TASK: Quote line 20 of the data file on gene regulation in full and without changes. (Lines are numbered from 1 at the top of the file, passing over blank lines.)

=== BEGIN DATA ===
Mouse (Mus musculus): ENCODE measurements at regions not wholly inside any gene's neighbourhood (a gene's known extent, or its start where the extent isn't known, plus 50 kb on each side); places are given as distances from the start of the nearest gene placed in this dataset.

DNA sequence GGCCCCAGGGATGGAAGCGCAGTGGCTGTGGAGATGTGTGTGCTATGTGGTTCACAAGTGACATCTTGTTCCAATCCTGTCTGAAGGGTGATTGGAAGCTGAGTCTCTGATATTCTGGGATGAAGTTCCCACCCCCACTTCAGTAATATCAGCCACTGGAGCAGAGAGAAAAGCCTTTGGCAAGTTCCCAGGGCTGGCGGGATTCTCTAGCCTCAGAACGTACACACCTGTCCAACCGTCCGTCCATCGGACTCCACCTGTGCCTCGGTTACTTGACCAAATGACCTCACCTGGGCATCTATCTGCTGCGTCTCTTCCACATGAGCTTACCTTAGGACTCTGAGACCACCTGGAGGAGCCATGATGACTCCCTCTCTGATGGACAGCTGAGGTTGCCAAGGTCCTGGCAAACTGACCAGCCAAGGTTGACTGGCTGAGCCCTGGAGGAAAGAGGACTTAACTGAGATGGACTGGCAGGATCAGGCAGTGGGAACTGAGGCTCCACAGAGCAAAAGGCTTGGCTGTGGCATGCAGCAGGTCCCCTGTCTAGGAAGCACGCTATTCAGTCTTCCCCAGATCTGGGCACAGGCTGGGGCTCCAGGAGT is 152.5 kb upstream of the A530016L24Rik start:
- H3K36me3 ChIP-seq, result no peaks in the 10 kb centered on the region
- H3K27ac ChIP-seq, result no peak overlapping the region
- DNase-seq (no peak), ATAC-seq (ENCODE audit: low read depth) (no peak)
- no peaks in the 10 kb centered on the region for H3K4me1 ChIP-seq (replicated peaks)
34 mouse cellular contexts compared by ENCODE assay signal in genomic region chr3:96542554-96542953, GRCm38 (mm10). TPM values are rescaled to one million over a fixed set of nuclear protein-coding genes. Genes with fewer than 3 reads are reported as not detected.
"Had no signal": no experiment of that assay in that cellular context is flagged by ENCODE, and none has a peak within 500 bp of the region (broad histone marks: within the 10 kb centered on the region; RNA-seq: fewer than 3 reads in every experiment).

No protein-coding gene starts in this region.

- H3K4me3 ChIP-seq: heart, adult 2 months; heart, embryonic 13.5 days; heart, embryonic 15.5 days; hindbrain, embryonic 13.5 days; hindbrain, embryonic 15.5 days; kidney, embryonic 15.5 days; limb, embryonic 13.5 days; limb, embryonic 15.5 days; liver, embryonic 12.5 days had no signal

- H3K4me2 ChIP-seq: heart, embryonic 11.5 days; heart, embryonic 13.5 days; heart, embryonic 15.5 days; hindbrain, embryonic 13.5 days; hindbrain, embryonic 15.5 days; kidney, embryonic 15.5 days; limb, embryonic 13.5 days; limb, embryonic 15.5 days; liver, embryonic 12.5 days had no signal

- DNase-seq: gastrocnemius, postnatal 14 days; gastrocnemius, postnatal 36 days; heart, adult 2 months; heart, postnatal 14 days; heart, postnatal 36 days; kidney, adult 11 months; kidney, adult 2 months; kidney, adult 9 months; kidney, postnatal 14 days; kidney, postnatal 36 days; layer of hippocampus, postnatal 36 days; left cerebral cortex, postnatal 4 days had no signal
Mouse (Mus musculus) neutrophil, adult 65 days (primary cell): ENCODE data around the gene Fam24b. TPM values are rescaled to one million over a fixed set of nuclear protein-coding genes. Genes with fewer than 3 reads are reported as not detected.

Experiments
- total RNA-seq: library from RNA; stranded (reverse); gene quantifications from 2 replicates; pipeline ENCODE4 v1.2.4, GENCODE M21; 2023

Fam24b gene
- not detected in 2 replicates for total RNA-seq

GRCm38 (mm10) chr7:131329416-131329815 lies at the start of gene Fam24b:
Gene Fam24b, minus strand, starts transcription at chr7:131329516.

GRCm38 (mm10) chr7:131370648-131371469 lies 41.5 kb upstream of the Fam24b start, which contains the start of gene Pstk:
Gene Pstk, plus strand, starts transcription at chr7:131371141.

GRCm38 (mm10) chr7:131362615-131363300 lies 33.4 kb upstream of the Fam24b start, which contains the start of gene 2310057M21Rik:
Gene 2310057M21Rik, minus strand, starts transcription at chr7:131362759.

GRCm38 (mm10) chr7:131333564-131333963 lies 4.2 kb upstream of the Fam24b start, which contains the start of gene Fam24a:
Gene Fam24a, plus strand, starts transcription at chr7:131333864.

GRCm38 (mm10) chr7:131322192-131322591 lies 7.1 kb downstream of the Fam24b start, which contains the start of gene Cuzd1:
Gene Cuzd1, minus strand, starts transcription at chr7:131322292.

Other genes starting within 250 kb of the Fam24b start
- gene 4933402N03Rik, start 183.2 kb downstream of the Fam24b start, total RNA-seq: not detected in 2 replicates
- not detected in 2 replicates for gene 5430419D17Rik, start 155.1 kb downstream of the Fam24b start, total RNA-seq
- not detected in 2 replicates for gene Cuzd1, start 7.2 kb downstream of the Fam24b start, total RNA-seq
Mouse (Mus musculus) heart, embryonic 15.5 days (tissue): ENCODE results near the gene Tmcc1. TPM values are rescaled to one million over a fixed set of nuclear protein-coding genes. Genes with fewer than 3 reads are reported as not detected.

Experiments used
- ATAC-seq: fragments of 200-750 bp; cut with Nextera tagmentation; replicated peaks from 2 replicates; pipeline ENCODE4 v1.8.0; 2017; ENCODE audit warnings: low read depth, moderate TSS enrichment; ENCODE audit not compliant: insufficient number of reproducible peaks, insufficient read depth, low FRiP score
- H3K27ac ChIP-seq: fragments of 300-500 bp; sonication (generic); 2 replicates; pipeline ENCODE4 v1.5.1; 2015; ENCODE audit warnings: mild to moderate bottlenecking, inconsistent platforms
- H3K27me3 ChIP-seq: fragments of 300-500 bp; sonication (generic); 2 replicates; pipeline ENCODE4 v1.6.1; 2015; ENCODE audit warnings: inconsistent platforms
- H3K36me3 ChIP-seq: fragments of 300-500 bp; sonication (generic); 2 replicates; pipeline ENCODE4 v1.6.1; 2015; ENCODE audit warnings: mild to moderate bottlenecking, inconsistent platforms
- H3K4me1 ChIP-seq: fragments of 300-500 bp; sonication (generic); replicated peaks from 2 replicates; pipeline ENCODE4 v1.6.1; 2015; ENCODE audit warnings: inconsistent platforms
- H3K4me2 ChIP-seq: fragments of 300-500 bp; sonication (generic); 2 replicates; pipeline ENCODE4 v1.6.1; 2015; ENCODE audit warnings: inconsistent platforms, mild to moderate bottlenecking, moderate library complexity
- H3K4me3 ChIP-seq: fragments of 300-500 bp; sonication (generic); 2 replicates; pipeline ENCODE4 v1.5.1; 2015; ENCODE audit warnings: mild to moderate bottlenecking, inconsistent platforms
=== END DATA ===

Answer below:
GRCm38 (mm10) chr7:131370648-131371469 lies 41.5 kb upstream of the Fam24b start, which contains the start of gene Pstk: